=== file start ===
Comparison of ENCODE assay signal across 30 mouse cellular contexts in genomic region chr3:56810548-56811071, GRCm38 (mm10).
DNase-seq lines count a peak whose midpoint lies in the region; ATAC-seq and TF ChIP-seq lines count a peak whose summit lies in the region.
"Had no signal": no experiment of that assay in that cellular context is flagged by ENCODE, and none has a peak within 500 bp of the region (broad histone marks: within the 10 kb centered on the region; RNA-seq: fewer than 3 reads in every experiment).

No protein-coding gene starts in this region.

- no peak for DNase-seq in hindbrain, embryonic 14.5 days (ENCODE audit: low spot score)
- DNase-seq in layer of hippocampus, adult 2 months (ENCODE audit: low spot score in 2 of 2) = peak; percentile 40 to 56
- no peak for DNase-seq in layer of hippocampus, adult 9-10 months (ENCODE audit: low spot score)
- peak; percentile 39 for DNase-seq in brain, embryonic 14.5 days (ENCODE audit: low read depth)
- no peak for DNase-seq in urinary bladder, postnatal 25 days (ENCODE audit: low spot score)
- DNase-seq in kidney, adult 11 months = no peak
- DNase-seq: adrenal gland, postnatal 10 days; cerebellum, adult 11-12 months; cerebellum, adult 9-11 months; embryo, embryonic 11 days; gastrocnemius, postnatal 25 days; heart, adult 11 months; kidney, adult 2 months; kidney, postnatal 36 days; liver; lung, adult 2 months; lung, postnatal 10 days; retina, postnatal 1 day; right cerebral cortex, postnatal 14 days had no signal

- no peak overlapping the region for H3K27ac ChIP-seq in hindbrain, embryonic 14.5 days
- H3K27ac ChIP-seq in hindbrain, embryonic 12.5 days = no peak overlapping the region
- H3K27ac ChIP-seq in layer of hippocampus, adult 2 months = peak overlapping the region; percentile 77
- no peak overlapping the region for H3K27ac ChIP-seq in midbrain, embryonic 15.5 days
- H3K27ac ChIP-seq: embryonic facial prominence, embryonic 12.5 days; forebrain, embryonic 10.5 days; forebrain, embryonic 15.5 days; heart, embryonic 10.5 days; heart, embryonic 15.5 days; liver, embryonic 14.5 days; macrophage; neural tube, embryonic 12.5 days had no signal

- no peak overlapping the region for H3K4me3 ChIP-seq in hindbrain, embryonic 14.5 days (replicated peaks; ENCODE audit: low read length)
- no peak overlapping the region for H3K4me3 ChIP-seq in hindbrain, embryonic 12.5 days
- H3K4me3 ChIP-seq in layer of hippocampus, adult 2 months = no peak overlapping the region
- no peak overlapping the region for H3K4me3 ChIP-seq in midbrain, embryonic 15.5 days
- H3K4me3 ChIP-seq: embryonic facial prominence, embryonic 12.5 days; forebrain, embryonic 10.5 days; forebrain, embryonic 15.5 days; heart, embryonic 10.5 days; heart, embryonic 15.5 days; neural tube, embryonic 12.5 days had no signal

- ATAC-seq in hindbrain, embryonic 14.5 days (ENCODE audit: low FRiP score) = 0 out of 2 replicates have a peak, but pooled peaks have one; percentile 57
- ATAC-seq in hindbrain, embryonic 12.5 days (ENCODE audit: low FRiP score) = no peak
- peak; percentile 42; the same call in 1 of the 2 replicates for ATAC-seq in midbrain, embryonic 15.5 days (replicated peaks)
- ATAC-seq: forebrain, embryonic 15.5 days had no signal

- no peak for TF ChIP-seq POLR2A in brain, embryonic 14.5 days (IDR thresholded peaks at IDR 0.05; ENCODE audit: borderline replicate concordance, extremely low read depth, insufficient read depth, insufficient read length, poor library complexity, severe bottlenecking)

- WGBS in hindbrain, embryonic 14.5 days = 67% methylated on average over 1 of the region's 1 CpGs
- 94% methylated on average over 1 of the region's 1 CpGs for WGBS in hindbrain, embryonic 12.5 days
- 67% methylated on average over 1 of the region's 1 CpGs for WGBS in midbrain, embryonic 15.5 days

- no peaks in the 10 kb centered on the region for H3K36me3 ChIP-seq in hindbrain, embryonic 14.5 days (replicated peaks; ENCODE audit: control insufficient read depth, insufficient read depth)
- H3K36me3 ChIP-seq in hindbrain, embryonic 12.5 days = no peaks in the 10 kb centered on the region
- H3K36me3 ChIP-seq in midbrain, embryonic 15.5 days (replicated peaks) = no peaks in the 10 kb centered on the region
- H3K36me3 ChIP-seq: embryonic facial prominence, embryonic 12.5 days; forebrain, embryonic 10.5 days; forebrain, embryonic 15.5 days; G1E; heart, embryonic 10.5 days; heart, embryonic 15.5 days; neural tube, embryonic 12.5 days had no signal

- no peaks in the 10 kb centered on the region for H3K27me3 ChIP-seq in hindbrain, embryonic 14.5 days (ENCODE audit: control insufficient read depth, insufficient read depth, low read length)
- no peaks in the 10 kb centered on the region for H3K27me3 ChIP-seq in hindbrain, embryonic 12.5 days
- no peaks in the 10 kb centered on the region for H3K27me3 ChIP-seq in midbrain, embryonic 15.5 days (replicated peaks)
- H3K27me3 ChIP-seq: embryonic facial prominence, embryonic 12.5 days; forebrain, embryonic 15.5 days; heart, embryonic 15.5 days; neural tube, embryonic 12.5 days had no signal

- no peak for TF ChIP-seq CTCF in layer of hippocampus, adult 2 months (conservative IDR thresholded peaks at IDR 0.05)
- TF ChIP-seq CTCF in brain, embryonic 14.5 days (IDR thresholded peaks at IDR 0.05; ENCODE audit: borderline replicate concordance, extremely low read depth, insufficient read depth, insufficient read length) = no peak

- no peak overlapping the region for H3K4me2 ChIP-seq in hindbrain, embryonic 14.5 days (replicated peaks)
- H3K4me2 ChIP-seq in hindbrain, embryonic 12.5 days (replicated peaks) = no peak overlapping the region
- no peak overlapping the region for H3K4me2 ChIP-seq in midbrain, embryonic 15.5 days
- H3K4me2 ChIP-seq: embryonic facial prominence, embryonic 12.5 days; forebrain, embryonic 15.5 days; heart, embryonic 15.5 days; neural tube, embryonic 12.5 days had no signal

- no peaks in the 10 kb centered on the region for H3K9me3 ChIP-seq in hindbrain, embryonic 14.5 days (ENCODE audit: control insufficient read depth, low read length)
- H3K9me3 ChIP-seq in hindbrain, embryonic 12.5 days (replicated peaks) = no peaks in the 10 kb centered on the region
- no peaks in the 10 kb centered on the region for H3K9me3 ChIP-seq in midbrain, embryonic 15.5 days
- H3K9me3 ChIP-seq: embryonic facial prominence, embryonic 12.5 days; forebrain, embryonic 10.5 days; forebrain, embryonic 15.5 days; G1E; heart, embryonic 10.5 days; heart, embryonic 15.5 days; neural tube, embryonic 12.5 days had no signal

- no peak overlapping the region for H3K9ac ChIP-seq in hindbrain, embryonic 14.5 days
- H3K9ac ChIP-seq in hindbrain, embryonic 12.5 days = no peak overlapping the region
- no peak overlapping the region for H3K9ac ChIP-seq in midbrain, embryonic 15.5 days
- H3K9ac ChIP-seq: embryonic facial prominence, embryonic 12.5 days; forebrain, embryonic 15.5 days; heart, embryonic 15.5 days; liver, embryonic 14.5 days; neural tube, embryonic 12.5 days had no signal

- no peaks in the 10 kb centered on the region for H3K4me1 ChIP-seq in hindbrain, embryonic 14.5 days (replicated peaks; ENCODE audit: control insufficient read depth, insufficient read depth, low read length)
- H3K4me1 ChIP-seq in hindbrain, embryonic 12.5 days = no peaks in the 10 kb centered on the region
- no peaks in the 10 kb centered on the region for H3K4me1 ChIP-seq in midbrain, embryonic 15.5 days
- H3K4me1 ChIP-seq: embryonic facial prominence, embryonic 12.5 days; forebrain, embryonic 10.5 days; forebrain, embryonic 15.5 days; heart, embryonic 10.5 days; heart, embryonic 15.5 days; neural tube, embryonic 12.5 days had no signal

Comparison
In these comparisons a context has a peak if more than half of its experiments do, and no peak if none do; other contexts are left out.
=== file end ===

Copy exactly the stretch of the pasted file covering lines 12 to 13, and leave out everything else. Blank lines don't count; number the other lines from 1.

- no peak overlapping the region for H3K27ac ChIP-seq in hindbrain, embryonic 14.5 days
- H3K27ac ChIP-seq in hindbrain, embryonic 12.5 days = no peak overlapping the region